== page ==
Camping At Assateague – National Park Side

Camping At Assateague – National Park Side


I camped from August 9-15 in Assateague Island on the national park side with a girlfriend. Once again, the Captain drove the travel trailer out to our camp site, set everything up and then left. (I am so thankful for this man willing to do this for me, not only once, but twice, this summer). This  was a totally different experience from when I camped on the state side of the park back in June.

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(This is how our camp looked all set up on the National Park side.)

Pro’s for camping on the National Park side:


  • We had an incredible view of the marsh grasses and the bridge that leads to the island.
  • A short bike ride away was great viewing of Assawoman Bay and places to picnic and grill out.
  • The horses used our campsite to get to the marsh grasses to graze.


  • There were lots of horses in the campground to view and photograph.


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  • There was a meteor shower that was in peak while we were there on August 13-14. Peak viewing hours were from 4:00 a.m. to sunrise. My girlfriend said it was a spectacular show, especially on the 13th. I woke up briefly and went out to look, and then went back to bed.


  • We could run the generator from 6:00 a.m. to 10:00 p.m. (and the air conditioning, but we never did that for that long).
  • Our campsite was right across from the bathrooms and showers


The horses would stand around the water pump and wait for someone who felt sorry for them to give them fresh water.  You aren’t supposed to water the horses, there are signs everywhere saying not to, but we did anyway.

  • You get ½ pricing off of camping with your Interagency Pass (which costs $80/year, but gets you into all National Parks within the United States). If you are over the age of 62, you pay $10 for a lifetime pass. A great deal.


  • When the bad weather came, we had a nice safe and DRY place to go.

Con’s to Camping in the National Park side:

  • It was really hot this trip, with very little breezes, and without air conditioning at night, I woke up every morning drenched in sweat, even with the windows and doors to the camper opened.  (This is just how it goes in August, hot and muggy).
  • A certain group of horses were more aggressive on this trip and actually took our dinner off of the grate of our campfire.  This group of horses would not leave our campsite until we started banging around pots and pans very loudly.


  • A guy camping next to us yelled at me for running the generator until 9:58 p.m. He came over ready to turn off my generator, right as I was walking up to turn it off. He was not very nice, and I informed him quiet time was at 10:00 p.m., and he “informed” me it was 7:00 p.m. for generators (which is true on the STATE side NOT the national park side).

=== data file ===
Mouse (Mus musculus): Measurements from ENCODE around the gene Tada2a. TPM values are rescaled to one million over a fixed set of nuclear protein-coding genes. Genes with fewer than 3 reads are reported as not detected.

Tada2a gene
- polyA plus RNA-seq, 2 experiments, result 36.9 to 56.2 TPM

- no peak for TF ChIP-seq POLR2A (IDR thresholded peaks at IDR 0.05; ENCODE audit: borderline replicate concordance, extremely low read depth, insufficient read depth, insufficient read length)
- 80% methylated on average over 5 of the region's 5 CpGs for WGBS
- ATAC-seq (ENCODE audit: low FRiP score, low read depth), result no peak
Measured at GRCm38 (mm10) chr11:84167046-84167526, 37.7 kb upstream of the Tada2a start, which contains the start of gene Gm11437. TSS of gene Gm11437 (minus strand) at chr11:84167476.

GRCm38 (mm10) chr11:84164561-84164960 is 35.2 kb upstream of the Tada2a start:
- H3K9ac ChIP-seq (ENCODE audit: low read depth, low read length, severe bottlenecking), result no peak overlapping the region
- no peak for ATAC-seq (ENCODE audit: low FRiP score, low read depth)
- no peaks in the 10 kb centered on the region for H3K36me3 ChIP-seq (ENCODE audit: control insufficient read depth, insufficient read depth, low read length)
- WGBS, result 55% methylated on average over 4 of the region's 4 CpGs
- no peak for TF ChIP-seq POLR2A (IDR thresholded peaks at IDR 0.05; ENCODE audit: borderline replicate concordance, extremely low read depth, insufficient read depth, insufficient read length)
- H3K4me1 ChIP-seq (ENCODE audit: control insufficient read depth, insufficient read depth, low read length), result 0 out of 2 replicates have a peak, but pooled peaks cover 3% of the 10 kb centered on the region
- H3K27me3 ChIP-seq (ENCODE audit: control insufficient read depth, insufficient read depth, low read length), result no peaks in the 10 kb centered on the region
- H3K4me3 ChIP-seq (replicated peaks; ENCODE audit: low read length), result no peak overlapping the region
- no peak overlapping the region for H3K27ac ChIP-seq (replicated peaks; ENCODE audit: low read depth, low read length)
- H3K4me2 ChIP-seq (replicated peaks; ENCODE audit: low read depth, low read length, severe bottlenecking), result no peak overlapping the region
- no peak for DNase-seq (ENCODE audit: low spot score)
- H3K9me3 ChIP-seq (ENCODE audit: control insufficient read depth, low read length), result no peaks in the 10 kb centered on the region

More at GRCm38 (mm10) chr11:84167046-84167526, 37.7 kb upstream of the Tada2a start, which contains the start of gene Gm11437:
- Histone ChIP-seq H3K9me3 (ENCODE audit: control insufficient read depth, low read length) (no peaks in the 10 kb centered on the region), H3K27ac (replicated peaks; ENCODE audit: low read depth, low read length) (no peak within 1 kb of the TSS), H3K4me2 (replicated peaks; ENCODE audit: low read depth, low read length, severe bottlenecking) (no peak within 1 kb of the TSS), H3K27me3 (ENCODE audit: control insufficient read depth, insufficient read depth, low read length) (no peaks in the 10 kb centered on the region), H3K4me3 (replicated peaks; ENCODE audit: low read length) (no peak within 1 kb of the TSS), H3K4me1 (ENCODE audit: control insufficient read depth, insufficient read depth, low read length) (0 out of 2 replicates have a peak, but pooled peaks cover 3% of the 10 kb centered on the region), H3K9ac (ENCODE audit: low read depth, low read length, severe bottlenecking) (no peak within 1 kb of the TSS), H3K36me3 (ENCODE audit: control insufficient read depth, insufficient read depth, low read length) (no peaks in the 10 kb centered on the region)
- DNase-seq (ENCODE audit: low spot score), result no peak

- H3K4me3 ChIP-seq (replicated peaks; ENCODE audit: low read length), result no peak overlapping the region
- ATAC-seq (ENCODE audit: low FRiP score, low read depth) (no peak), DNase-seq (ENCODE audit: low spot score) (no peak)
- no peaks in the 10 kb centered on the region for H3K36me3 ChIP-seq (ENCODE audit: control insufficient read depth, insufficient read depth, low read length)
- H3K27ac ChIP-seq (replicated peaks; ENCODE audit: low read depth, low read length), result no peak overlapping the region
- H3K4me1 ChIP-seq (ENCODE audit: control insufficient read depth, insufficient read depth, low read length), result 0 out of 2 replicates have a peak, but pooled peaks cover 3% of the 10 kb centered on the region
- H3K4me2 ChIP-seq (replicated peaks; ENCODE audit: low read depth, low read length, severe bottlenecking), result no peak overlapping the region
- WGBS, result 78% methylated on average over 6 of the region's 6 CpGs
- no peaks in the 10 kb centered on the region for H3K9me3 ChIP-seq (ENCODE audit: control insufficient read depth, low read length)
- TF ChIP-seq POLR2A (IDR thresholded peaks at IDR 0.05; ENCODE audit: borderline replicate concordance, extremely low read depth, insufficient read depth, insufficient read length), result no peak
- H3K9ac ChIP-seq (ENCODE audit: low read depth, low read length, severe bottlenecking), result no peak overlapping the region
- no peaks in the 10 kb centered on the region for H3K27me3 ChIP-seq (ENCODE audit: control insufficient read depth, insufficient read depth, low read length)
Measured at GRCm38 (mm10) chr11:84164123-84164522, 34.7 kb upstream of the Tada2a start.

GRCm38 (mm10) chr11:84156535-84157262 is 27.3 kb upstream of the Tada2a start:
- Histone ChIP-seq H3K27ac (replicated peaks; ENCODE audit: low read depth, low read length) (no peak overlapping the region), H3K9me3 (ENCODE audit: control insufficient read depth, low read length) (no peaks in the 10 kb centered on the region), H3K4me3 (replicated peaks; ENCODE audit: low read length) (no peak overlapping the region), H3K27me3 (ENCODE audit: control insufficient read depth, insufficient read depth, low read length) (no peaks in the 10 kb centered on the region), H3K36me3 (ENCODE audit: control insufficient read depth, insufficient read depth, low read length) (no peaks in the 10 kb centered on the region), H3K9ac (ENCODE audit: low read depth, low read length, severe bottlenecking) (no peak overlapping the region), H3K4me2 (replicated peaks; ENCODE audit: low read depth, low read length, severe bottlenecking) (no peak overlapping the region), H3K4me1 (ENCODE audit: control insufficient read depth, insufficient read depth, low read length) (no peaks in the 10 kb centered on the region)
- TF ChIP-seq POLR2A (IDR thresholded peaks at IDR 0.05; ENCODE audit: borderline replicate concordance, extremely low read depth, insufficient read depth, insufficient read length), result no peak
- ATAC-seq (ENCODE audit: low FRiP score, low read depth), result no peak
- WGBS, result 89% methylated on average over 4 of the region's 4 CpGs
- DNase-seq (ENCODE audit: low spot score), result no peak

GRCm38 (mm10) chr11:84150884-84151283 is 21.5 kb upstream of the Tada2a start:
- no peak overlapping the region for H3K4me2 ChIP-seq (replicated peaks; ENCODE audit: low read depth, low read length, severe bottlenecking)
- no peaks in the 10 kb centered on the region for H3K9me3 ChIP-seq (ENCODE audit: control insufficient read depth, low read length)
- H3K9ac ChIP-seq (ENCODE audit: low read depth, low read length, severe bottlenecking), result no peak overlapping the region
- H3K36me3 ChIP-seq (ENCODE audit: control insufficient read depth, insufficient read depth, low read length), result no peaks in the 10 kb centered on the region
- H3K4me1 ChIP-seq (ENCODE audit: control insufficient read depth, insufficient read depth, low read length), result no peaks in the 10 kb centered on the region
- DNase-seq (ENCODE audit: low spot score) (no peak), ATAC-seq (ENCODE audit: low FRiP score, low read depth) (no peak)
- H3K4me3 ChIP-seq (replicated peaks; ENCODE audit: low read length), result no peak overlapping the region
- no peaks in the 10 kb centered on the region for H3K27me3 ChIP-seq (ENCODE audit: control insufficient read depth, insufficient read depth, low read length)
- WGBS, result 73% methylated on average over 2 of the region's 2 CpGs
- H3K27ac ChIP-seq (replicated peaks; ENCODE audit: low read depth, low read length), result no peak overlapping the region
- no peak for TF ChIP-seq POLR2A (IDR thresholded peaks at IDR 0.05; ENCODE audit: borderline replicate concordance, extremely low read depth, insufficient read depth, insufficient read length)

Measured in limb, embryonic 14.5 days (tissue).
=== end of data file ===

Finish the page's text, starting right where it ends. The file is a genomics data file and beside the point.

• It was difficult to find parking at the beach unless we went early, and dropped off a car with our beach stuff and then rode bikes back up to the car later, and put the bikes on a rack attached to the car.  The photo below was NOT taken in Ocean City, Maryland, this is Assateague!


  • Only had cold showers, which felt great after being in the heat and sun all day, but the bathhouses on the state park side are much better.

On this trip, I practiced my dutch oven cooking:


Peach Cobbler:  Ingredients:  1/2 Box yellow cake mix, 1 24 oz. can of peaches, drained, and 1/2 can of Sprite, mix together and pour into greased foil pan, and place the foil pan into your dutch oven.


Place hot coals under and on top of the lid of the dutch oven.  Check often, using this tool to lift the lid:



It also makes a great fire poker 🙂

After about 30 minutes or so, here is what the cobbler looked like:


It was really good!


I know this sounds crazy, but I miss camping on the beach on the national park side with my tent, and hiking in all of my stuff. It was SO MUCH WORK, but when it was done, you were right on the beach and it was great. There was almost always a nice breeze to keep you cooled off at night and to keep the bugs at bay, and no issues with finding a parking spot at the beach.

Maybe next year, I’ll do both, get a spot on the beach with the tent, and another time an RV spot.  I most likely will try to camp in the off season, in May or September.

One thing I really want to try next year is to get an ORV (Off Road Vehicle) sticker, which allows you to drive and park on the beach on the national park side. There is an air pump at the entrance, and you have to let air out of your tires when driving on sand, and then you put air back in your tires when you leave. I have passed by the ORV side while walking on the beach, and it looks like a cool way to spend the day. The only downside I see is no restrooms.

I haven’t been posting much because there is a lot going on in my life, and finding time to sit down and draft blog posts has taken a back seat at the moment. I hope to be able to post more and share what is going on in the very near future. Hint: It’s all good stuff.

Thanks for your patience.

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